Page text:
I talk about two ways of defining rape culture and explain why the milder version is still disturbing and is clearly at play in my social circles (U.S. middle-to-upper-middle class millennials in a university setting). I look at the realm of dating to argue that notions of male superiority contribute to a rape culture and discuss alternative ways to frame dating to avoid naively absorbing this rape culture.
It's possible that people might think that looks and smarts trade off. In this post, I talk about where this false dichotomy seems to be at play, why one might intuitively believe it, why such a belief is mistaken, and why this belief can wreak havoc on one's self-esteem and one's relationships.
When people talk about incels and when incels talk about their plight of being sexless, there is a temptation to focus exclusively on the sexual aspects, and understandably (given the name of the community) that seems to be what it's all about. In this post I discuss the emotional, social, and cultural aspects of having sex and being in a romantic relationshp and how reducing the incel problem to sex obsession is not honest, moral, or helpful.
Witch-hunts are a phenomenon that are not only understudied but commonly not well understood or even misunderstood. I attempt to summarize a book that (among other things) is a fairly detailed treatment of the phenomenon of witch-hunts in Europe as well as later witch-hunts that have occurred and are occurring in other parts of the world. Caliban and the Witch links the ramp-up to witch-hunts to class struggle and political unrest, depopulation, early modern statecraft, privatization / enclosure of commons, and conquest in the New World, among other things. I summarize some of the book's historical content in this post.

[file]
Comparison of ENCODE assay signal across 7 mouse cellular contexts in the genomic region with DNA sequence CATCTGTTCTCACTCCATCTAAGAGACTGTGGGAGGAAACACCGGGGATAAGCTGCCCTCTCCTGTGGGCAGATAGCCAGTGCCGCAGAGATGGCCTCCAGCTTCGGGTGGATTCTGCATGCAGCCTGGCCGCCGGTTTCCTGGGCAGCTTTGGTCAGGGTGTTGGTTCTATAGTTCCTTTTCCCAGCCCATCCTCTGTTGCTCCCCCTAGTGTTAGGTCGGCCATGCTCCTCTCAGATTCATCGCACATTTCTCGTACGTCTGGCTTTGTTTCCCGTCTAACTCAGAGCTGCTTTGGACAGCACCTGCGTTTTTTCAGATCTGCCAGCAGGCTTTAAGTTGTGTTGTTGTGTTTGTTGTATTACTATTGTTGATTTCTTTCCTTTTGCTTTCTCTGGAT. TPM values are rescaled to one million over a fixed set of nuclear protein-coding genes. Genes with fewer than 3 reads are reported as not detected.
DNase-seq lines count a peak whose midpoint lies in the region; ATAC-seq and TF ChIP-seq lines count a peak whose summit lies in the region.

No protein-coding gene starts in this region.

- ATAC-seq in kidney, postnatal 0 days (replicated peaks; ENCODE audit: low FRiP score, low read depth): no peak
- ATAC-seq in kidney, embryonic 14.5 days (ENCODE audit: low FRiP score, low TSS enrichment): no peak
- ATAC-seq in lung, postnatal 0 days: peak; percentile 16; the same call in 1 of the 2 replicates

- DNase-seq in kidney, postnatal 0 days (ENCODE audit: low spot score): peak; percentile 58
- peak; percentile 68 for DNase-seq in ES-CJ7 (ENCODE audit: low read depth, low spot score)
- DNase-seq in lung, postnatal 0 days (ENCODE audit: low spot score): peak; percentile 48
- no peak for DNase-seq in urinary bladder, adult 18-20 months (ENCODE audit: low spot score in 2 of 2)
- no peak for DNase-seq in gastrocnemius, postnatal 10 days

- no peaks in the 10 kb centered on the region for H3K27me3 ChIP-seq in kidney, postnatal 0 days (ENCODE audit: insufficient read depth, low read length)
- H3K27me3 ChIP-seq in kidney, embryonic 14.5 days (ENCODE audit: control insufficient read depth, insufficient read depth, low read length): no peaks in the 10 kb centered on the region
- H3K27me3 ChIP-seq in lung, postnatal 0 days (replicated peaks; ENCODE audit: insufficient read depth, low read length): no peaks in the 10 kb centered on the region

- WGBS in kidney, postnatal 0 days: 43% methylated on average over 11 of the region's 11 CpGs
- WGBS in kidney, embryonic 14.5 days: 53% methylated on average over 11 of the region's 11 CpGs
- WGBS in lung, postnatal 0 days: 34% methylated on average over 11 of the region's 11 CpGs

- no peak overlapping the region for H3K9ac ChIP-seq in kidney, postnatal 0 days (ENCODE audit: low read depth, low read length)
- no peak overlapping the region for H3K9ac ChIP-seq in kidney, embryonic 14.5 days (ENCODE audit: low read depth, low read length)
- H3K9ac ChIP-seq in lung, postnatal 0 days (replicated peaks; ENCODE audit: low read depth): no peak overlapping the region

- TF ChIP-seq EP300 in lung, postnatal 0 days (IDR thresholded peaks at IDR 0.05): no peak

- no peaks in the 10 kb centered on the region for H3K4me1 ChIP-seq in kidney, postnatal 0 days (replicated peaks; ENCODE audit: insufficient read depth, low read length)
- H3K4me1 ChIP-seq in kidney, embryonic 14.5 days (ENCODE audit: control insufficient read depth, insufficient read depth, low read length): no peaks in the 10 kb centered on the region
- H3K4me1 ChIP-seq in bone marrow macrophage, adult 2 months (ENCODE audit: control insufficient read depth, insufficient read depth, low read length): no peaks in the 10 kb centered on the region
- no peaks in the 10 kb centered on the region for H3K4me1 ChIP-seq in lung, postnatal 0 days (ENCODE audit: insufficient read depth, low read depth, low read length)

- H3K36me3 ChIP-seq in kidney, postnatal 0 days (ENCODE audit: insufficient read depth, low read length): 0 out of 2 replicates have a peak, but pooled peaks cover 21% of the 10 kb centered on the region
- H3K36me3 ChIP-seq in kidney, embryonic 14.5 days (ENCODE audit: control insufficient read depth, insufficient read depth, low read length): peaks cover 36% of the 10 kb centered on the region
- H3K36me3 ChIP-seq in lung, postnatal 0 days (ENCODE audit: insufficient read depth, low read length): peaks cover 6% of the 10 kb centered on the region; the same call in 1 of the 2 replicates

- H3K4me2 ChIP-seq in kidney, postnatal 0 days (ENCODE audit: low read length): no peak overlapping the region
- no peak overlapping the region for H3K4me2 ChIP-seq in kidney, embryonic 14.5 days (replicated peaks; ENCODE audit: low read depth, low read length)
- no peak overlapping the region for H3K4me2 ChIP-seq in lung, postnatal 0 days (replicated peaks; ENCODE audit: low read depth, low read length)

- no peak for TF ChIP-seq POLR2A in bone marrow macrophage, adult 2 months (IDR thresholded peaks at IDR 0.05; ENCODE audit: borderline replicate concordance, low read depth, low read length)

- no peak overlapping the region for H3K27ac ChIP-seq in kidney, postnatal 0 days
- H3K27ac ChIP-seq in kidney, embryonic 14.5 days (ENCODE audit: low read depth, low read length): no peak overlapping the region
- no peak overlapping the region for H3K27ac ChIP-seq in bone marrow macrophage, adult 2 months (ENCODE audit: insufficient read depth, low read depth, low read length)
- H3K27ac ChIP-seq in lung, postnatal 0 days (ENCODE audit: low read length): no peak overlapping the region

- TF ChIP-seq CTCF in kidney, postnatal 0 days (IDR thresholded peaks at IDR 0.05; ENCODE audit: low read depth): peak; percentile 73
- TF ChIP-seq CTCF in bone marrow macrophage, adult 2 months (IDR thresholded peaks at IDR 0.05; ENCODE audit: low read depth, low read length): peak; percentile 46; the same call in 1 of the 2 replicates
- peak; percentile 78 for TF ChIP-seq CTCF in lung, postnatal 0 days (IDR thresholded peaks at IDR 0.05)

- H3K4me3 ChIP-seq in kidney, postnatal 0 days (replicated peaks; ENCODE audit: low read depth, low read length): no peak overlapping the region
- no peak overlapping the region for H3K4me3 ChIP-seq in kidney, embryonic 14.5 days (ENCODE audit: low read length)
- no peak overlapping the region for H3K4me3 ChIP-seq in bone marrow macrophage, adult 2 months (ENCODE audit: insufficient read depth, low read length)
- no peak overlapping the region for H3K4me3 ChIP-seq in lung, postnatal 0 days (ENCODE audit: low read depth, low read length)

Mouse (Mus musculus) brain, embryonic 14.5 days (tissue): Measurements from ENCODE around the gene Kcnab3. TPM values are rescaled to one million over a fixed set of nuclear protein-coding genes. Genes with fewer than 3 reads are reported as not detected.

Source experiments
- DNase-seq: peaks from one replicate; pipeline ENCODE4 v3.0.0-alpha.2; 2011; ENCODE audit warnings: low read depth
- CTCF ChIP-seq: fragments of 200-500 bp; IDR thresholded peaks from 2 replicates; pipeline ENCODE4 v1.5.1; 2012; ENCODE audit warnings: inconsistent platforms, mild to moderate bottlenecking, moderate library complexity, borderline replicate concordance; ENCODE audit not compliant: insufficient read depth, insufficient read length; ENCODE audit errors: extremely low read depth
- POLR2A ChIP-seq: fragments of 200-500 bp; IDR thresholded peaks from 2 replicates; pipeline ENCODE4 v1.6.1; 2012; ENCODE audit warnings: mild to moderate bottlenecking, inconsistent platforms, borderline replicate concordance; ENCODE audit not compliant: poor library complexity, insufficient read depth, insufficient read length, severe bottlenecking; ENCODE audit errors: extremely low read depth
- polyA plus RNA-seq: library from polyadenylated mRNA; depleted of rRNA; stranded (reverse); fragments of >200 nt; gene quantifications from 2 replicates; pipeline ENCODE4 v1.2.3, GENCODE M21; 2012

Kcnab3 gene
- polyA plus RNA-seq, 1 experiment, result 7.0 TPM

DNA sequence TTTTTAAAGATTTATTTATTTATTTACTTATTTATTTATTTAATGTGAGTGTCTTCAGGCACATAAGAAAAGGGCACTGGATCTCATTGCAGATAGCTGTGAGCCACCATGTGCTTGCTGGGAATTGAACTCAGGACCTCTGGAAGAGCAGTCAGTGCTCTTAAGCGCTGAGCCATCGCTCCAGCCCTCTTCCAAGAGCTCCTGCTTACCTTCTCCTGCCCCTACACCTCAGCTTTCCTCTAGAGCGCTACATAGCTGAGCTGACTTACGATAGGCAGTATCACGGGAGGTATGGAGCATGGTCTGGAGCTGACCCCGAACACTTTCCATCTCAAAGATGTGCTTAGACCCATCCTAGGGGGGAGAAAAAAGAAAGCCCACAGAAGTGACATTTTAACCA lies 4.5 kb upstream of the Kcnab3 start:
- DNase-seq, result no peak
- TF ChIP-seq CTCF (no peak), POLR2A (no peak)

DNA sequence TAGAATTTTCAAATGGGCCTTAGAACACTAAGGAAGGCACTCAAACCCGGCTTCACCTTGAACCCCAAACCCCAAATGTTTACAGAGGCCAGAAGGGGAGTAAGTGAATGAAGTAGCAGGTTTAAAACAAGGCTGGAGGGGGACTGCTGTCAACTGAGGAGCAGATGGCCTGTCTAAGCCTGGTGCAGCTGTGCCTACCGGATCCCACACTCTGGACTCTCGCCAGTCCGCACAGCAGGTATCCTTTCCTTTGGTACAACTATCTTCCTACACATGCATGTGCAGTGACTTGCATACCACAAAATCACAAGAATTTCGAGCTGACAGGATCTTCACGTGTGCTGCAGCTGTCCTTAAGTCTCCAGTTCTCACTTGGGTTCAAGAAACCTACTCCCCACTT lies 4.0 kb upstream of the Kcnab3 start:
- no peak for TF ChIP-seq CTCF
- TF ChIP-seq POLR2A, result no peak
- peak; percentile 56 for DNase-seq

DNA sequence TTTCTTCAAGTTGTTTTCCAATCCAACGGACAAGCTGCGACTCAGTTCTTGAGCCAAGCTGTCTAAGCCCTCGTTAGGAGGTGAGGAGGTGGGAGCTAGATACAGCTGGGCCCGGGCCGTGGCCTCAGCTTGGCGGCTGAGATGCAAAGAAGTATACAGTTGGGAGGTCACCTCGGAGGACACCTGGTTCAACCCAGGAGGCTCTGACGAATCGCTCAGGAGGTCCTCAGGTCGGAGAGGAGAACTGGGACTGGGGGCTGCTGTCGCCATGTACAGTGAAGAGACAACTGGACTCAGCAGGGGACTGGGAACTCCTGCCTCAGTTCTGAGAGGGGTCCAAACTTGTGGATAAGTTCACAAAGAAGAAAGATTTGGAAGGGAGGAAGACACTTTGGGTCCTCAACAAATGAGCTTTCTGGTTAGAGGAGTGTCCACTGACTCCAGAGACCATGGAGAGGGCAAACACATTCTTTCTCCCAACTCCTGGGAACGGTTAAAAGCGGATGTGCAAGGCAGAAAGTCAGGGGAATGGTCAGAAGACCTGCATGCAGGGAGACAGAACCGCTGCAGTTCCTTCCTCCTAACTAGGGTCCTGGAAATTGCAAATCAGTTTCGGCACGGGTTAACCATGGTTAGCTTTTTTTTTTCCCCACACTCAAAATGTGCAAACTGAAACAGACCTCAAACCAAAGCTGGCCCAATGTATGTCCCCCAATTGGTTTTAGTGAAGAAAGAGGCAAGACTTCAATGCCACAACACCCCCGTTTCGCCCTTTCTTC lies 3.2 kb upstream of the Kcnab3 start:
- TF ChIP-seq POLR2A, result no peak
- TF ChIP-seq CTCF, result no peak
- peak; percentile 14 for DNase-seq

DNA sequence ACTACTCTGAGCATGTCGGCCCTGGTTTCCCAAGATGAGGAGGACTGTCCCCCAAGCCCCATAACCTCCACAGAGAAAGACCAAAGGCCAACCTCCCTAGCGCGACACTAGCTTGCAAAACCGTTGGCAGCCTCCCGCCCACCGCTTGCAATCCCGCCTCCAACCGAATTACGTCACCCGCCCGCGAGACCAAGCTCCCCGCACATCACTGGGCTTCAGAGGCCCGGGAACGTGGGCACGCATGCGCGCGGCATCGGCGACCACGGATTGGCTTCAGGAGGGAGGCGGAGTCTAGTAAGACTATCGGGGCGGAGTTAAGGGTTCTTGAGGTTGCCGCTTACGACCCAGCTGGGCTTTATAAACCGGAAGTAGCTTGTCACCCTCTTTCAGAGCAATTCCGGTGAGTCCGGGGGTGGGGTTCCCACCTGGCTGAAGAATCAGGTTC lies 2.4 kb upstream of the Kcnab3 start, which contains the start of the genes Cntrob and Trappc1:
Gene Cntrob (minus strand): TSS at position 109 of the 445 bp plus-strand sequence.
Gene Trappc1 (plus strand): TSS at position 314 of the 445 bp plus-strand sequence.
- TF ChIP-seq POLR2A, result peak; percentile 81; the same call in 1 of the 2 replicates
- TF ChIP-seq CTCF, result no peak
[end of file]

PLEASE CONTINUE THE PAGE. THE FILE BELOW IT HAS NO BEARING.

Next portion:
This book by a Classicist looks at the ways in which reactionary men on the internet appeal to the Classics from ancient Greece and Rome, and examines how such appeals help support their worldview.
I talk about how participation trophies (which discourage people from engaging in self-improvement) crop up in unexpected places.
For some reason, people have a mental image of racism as violent, ignorant, lower-class, crude, crass, and irrational. I talk about what racist beliefs look like when they're held by genteel, polite, educated, upper class, scientifically-minded people, and why we should care about this form of racism.
Some musings on why people found the suburban nuclear family ideal of the 1950s and 1960s so hellish and eventually rejected it. In particular, we posit that the suburban nuclear family ideal was an attempt to emulate the planter class aristocracy but collapsed because the social dimensions of emulating that lifestyle were ignored.
This book is a detailed analysis of the puzzle of why (some) marriages in the U.S. are becoming increasingly unstable. It argues that changes in job opportunities create bifurcated marriage markets which lead to bifurcated marriage behavior. In doing so, the book touches on issues of gender, race, and class, and argues that this bifurcated marriage behavior can exacerbate societal inequality.
Intersectionality is a fairly recent buzzword in the social justice left that is often accused of being divisive and the root of puritan perfectionism. I argue why intersectionality is (1) the opposite of those things, at least in my experience, and (2) necessary for making the world a better place.